NY Times - December 29, 2009by MICHAEL S. SCHMIDT and KAREN ZRAICK
There was little question that someone set fire to a federally owned walk-up apartment building in Brooklyn early Monday, killing a 17-year-old girl and injuring five others.
And there was little question how: Police and fire investigators found a can of gasoline in the vestibule of the building, at 55 Harrison Place, near the Williamsburg-Bushwick border, and the pattern of burn marks indicated that gasoline had been poured on the vestibule's floor, the authorities said.
The questions that remain are why and who.
A surveillance video showed a man entering the three-story building shortly before the fire began, and the man was shown leaving as the flames began to erupt, the authorities said.
About 100 firefighters responded to the fire beginning around 4:30 a.m., encountering heavy flames that took two hours to get under control. Five residents, including one with serious injuries, were taken to hospitals, as were two firefighters who suffered minor injuries.
Investigators were still trying to determine the motive Monday evening. The building was so heavily damaged that it will have to be torn down, officials said.
The Department of Housing and Urban Development said that the building, which in March was cited by the city for dozens of violations, was among 450 troubled buildings that the agency acquired around 2004. Many required extensive repairs.
But of the 450, the department was unable to refurbish 6, including the Harrison Place building, because of difficulties with tenants, department officials said.
The agency has asked the tenants, who have not paid rent since 2004, to move so the building can be fixed. The department has offered to pay for relocation expenses, but the tenants have declined to move, officials said. Several eviction efforts were rejected in Brooklyn housing court.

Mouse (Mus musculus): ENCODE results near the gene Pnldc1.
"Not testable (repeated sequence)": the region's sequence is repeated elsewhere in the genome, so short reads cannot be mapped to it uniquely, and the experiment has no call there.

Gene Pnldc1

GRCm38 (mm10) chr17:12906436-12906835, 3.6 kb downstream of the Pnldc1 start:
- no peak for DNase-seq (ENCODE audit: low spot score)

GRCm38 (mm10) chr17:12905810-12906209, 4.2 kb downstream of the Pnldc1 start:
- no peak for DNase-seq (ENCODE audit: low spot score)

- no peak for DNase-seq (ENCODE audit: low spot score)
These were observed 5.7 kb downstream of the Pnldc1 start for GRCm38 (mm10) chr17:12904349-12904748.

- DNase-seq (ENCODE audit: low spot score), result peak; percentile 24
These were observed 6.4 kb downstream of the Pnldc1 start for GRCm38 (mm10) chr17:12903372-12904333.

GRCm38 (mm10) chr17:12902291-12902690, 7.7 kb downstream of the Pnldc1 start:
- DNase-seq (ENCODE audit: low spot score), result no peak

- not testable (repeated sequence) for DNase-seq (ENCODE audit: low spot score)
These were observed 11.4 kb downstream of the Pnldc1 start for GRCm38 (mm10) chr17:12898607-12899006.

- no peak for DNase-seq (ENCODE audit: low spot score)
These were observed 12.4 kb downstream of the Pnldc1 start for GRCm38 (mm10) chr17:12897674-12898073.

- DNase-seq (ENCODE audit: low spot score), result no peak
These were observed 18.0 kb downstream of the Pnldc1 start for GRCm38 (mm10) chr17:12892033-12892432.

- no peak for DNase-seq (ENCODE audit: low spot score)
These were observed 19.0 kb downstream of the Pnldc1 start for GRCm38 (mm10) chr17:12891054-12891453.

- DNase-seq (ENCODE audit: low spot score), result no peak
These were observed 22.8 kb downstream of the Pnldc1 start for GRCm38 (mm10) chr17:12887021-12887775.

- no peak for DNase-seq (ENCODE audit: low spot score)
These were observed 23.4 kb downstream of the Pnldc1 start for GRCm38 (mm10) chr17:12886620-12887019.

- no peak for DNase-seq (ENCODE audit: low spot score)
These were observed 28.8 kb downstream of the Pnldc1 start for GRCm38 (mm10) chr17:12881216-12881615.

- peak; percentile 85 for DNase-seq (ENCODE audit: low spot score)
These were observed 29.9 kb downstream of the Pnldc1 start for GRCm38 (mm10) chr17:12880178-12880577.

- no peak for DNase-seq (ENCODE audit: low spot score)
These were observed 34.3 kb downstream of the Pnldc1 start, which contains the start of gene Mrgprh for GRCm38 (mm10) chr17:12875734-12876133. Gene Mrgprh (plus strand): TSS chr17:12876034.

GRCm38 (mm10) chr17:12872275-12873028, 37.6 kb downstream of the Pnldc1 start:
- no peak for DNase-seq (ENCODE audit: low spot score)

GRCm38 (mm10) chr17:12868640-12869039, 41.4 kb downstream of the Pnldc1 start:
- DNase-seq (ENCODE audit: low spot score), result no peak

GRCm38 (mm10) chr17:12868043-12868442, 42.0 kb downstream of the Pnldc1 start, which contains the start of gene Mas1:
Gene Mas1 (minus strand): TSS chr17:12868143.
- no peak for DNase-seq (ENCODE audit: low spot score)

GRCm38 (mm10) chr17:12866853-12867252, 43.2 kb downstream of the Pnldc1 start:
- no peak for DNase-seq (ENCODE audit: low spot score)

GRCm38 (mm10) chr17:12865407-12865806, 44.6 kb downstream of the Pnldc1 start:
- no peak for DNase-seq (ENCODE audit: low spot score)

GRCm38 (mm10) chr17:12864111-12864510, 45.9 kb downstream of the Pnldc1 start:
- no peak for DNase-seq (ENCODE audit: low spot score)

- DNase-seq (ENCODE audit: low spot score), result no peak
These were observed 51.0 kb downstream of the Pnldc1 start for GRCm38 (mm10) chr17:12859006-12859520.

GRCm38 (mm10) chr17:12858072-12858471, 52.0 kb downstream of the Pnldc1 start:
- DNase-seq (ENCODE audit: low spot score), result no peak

Since 2004, the department has received several complaints that drugs were being dealt in the building. And the department's contractors, including a building supervisor and an architect who was trying to develop repair plans, had been rebuffed repeatedly by tenants who would not allow them to enter their units.
In March, city officials did a "roof to basement" assessment of the building, finding 75 violations, including a dozen that were considered immediately hazardous. Among the violations were several for not having working fire and carbon monoxide detectors in apartments. A spokesman for the Fire Department said Monday evening that it was not known whether there were working fire detectors in the building.
Neighbors described a chaotic scene in which several people jumped out of windows in their nightclothes, and a scramble to account for everyone. In the end, one person was missing: Sofia Olivo, a senior at Grover Cleveland High School in Queens.
Ms. Olivo, who did not live in the building, was sleeping over at the home of her best friend, Martha Quinones, 19.
Tenants and neighbors said Ms. Olivo would not jump to escape the flames. Ms. Quinones leapt from the second floor, breaking her ankle, a neighbor said.
Alex Ramos, who also lived on the second floor, jumped from a window and ran around the corner to the home of his sister, Marilyn Colon, limping and bleeding from his hand, she said. He shouted that there was a fire.
Ms. Colon said she rushed to the scene, where Ms. Quinones collapsed on top of her, screaming and repeating Sofia's name as the fire raged.
None of the residents or the neighbors could find Ms. Olivo on the street, and they had heard from the firefighters that someone was trapped inside.
"Everyone was praying, don't let it be her," Ms. Colon said.
Ms. Olivo's father, Antonio Olivo, said that he received a call from Ms. Quinones shortly before 5 a.m. "Her first words were, 'I'm sorry, I'm sorry,' " he said. " 'We can't find Sofia.' "
Hours later, Mr. Olivo struggled to hold himself together as he walked home. His wife had gone to her mother's house, but he insisted on returning to his house, to see his daughter's room. "She was 17," he said, as his eyes welled with tears. "She just wanted to live, that's all. She loved to live."
In his home, Mr. Olivo reflected on one of his last conversations with his daughter. He said he had wanted her to stay home.
"She goes, 'Dad, you don't have to worry about me,' " he said.
"If somebody did set it, I want to know who did it," Mr. Olivo said. "The Lord got to do something."
Toby Lyles contributed reporting.